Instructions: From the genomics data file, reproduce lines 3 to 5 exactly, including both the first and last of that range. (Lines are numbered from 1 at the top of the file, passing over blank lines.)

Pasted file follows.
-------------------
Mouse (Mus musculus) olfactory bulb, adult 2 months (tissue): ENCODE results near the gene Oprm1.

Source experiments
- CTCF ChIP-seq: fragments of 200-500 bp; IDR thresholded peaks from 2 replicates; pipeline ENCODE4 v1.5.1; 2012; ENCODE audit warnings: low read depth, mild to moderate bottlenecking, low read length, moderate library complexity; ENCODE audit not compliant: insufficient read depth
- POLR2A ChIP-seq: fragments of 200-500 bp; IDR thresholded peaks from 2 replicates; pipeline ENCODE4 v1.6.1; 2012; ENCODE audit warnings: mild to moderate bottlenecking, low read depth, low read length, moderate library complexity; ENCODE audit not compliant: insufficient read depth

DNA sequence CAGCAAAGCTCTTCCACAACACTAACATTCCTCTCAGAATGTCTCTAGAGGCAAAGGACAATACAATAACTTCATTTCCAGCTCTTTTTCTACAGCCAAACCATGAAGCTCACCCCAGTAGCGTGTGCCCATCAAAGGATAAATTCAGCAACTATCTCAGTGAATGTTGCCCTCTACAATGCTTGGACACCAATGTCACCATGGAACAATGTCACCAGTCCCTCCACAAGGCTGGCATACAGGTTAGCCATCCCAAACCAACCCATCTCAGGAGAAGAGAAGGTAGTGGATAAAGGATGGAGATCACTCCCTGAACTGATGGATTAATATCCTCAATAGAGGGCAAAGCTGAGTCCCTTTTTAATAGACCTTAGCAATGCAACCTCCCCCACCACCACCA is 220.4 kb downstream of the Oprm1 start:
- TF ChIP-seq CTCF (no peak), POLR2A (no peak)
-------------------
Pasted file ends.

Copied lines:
- CTCF ChIP-seq: fragments of 200-500 bp; IDR thresholded peaks from 2 replicates; pipeline ENCODE4 v1.5.1; 2012; ENCODE audit warnings: low read depth, mild to moderate bottlenecking, low read length, moderate library complexity; ENCODE audit not compliant: insufficient read depth
- POLR2A ChIP-seq: fragments of 200-500 bp; IDR thresholded peaks from 2 replicates; pipeline ENCODE4 v1.6.1; 2012; ENCODE audit warnings: mild to moderate bottlenecking, low read depth, low read length, moderate library complexity; ENCODE audit not compliant: insufficient read depth

DNA sequence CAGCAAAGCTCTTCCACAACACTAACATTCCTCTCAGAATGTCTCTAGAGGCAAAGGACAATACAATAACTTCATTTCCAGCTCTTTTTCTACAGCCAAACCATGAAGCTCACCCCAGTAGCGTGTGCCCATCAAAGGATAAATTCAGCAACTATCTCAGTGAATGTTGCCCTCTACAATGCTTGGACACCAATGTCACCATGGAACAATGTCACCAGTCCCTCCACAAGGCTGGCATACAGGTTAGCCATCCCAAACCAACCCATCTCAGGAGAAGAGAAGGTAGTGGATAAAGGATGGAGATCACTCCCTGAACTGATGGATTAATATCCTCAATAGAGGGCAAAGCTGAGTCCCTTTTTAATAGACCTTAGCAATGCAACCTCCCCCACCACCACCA is 220.4 kb downstream of the Oprm1 start: